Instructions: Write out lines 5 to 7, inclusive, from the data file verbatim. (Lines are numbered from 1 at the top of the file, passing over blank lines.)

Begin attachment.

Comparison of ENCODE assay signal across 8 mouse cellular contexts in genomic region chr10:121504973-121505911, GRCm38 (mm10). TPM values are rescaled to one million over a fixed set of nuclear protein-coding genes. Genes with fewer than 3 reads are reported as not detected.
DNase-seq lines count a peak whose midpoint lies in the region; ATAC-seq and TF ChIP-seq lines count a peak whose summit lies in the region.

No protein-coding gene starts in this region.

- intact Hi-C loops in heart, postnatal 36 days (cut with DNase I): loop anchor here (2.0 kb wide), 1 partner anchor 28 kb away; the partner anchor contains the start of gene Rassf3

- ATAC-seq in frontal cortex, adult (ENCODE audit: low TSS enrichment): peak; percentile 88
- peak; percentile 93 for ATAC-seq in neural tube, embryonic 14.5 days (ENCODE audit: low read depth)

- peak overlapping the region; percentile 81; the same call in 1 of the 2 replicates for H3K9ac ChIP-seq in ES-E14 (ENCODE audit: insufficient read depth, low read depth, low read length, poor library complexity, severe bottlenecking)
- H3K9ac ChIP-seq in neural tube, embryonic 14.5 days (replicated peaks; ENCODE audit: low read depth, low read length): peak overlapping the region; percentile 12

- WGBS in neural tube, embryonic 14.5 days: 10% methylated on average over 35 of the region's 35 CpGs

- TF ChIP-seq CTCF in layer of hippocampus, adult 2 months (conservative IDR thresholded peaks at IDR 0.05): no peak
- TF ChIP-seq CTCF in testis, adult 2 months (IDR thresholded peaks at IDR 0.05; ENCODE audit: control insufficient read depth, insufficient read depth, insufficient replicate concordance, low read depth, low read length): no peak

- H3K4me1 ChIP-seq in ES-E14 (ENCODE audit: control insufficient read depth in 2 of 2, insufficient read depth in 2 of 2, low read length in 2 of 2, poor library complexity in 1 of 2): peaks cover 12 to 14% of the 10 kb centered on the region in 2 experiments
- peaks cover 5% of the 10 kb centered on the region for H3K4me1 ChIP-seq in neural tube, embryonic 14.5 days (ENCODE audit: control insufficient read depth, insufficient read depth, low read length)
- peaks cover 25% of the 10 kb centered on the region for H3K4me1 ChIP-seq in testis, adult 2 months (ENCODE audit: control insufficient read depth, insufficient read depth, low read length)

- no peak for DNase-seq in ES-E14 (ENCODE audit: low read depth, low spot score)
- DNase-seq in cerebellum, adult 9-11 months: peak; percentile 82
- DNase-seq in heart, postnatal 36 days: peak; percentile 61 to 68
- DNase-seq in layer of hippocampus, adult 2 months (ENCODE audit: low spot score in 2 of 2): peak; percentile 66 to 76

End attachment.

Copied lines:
- ATAC-seq in frontal cortex, adult (ENCODE audit: low TSS enrichment): peak; percentile 88
- peak; percentile 93 for ATAC-seq in neural tube, embryonic 14.5 days (ENCODE audit: low read depth)

- peak overlapping the region; percentile 81; the same call in 1 of the 2 replicates for H3K9ac ChIP-seq in ES-E14 (ENCODE audit: insufficient read depth, low read depth, low read length, poor library complexity, severe bottlenecking)